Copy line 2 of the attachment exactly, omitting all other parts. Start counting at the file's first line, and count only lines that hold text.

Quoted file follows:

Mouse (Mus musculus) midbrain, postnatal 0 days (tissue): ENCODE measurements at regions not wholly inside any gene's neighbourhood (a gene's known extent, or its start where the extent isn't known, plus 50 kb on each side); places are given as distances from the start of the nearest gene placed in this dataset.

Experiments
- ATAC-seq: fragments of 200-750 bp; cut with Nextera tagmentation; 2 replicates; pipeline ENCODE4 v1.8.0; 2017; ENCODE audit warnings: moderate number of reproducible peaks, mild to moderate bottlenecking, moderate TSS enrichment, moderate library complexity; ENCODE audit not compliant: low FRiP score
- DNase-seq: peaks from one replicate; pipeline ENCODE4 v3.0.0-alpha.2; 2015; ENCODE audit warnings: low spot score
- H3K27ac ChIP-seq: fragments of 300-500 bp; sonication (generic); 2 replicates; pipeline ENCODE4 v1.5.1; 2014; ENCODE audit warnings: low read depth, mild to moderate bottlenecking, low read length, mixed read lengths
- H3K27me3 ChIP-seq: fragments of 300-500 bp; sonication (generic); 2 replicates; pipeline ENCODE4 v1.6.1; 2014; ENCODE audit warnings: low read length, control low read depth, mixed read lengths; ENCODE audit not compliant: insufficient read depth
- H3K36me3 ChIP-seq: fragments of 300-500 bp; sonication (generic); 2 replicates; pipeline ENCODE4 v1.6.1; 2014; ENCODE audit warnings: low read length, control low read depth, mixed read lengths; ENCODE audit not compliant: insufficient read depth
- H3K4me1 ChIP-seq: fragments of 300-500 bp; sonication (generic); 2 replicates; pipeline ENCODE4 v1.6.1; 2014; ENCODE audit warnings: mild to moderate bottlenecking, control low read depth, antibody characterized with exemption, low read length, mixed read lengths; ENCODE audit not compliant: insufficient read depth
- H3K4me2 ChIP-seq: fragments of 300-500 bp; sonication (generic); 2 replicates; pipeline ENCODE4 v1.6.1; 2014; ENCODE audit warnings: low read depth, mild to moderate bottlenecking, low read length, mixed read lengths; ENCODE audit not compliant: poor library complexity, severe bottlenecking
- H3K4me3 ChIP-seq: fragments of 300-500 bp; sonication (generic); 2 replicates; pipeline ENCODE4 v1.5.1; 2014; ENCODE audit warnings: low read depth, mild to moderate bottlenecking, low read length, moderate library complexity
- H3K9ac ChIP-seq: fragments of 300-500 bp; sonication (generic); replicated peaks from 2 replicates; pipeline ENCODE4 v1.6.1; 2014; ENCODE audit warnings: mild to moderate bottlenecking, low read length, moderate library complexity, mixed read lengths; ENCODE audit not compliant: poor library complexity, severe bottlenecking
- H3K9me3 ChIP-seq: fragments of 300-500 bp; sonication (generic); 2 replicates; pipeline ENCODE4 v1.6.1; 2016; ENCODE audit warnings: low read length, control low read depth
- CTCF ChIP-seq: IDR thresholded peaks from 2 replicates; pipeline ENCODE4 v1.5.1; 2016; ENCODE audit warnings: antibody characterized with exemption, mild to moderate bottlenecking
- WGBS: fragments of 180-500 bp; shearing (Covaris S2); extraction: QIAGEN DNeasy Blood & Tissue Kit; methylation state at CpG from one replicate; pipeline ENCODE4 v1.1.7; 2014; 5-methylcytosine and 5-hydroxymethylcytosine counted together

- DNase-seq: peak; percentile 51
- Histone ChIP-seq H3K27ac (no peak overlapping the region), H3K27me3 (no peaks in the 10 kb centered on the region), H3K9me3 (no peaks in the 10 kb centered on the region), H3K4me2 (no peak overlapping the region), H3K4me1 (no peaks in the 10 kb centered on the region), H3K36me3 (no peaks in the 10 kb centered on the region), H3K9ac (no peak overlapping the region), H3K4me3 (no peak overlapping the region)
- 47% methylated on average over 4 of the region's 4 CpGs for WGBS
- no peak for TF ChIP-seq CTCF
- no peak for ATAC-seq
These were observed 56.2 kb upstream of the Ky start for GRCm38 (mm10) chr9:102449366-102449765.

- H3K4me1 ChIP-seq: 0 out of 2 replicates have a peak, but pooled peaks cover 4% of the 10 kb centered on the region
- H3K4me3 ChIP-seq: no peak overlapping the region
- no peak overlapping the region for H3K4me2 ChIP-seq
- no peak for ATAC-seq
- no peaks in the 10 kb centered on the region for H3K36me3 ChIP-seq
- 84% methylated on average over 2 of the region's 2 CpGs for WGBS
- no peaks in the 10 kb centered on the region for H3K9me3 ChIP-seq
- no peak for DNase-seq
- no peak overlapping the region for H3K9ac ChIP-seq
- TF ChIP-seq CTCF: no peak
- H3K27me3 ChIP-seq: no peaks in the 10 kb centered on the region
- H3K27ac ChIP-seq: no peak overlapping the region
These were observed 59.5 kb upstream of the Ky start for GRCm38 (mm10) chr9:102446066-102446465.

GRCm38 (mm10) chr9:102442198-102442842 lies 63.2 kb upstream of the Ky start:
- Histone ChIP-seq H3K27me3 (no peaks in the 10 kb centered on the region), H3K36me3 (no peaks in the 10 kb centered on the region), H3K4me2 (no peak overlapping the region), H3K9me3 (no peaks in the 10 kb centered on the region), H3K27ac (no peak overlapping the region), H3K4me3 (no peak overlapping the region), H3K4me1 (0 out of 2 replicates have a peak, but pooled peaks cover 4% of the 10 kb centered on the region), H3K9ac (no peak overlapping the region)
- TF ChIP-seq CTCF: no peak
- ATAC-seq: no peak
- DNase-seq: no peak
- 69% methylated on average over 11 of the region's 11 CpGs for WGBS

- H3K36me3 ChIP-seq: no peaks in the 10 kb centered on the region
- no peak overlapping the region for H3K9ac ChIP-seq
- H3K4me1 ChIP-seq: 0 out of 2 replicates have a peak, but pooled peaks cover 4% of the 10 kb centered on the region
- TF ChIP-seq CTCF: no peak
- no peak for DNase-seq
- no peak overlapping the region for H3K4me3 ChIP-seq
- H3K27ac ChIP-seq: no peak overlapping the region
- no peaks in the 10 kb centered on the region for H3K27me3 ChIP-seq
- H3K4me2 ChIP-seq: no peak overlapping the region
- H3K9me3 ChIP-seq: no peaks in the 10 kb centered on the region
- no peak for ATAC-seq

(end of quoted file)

Experiments